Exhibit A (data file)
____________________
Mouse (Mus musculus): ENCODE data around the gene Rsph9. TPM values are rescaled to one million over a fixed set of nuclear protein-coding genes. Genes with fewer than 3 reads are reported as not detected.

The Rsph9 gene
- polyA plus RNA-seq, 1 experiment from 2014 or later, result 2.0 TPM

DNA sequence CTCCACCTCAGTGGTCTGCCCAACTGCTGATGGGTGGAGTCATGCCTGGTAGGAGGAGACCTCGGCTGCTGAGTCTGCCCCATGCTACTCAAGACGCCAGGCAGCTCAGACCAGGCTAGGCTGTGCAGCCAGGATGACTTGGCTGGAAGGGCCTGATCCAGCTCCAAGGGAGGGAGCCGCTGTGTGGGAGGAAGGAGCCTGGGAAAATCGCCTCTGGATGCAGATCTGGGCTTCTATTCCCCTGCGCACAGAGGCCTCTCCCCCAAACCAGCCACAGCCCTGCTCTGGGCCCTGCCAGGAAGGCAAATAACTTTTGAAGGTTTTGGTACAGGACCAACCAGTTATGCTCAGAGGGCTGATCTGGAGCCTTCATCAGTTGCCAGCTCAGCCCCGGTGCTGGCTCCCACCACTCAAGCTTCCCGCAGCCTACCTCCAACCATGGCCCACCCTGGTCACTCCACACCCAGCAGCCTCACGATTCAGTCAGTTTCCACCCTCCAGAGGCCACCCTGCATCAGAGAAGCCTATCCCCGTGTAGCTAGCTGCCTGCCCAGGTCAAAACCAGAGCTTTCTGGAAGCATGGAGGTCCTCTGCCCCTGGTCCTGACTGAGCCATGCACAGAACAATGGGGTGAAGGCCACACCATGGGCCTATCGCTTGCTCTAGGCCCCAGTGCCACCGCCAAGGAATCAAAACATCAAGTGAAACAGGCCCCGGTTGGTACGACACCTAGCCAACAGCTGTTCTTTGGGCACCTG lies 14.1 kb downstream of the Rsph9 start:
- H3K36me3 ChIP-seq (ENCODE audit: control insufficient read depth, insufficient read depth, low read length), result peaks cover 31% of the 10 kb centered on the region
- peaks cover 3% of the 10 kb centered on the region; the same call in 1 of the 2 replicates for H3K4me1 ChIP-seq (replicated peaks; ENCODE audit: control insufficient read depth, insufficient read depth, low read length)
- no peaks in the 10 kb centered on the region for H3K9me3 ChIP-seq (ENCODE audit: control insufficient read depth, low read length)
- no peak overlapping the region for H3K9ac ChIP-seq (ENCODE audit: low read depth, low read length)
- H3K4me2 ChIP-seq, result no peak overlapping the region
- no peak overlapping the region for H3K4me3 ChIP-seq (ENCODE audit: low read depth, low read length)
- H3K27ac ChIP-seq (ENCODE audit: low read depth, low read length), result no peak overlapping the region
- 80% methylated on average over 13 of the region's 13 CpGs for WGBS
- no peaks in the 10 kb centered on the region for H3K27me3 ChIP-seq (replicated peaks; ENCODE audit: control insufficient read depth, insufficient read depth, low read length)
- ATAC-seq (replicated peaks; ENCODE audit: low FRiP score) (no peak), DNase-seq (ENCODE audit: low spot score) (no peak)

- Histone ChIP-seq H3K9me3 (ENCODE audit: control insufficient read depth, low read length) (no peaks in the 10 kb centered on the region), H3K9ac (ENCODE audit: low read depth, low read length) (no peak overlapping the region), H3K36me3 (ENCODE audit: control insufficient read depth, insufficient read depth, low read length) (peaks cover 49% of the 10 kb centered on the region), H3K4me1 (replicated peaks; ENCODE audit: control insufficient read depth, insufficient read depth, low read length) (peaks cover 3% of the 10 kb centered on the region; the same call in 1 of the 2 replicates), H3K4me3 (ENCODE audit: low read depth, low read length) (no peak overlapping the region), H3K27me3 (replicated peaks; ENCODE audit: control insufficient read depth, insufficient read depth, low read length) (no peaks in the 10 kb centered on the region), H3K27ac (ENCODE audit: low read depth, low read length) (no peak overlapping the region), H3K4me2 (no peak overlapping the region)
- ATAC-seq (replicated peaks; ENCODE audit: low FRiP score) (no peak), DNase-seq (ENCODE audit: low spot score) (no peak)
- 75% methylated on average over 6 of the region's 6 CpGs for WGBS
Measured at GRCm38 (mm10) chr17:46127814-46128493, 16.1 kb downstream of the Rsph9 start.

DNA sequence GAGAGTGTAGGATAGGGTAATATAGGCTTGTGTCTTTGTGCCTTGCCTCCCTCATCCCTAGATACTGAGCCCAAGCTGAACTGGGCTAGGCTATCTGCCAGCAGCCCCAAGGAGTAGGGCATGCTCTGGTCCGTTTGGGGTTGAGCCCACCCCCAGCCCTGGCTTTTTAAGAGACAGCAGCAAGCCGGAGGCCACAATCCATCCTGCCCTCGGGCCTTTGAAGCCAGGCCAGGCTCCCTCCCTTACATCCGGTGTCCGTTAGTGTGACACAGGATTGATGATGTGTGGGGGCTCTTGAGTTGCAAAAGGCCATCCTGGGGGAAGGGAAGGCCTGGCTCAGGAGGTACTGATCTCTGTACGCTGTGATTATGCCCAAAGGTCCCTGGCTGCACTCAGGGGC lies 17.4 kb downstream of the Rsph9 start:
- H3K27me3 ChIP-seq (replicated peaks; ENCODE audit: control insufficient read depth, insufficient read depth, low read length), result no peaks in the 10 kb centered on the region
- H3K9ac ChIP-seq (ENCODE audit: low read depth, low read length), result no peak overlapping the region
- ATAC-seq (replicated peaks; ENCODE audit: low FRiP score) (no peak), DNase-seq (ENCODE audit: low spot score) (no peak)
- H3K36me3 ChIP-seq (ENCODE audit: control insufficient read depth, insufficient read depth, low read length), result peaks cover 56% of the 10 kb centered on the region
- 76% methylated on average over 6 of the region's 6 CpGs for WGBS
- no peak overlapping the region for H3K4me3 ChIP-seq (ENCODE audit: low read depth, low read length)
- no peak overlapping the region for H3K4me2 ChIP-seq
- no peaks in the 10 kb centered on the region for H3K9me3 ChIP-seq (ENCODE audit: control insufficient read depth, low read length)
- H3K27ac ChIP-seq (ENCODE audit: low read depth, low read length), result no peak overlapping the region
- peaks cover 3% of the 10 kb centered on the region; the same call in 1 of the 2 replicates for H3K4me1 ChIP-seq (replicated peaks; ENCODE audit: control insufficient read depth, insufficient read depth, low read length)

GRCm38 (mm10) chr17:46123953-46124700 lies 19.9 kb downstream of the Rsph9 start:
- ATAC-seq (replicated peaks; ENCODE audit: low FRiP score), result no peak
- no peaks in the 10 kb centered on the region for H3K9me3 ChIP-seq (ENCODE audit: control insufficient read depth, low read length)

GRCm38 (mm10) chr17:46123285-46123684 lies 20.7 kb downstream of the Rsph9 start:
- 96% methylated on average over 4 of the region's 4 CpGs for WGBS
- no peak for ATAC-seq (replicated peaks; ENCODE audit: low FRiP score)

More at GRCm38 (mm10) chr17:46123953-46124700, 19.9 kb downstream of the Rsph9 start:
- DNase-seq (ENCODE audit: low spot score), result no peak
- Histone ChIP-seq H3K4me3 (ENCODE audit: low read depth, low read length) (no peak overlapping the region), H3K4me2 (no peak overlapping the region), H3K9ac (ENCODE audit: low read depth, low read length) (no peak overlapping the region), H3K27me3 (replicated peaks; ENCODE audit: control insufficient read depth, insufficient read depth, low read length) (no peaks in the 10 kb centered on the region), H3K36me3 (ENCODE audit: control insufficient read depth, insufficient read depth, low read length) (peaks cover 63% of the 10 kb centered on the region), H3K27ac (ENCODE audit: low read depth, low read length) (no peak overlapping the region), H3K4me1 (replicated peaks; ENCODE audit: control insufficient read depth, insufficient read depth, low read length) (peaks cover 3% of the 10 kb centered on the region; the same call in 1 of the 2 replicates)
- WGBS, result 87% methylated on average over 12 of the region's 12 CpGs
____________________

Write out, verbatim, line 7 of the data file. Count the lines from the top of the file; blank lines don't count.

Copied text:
- no peaks in the 10 kb centered on the region for H3K9me3 ChIP-seq (ENCODE audit: control insufficient read depth, low read length)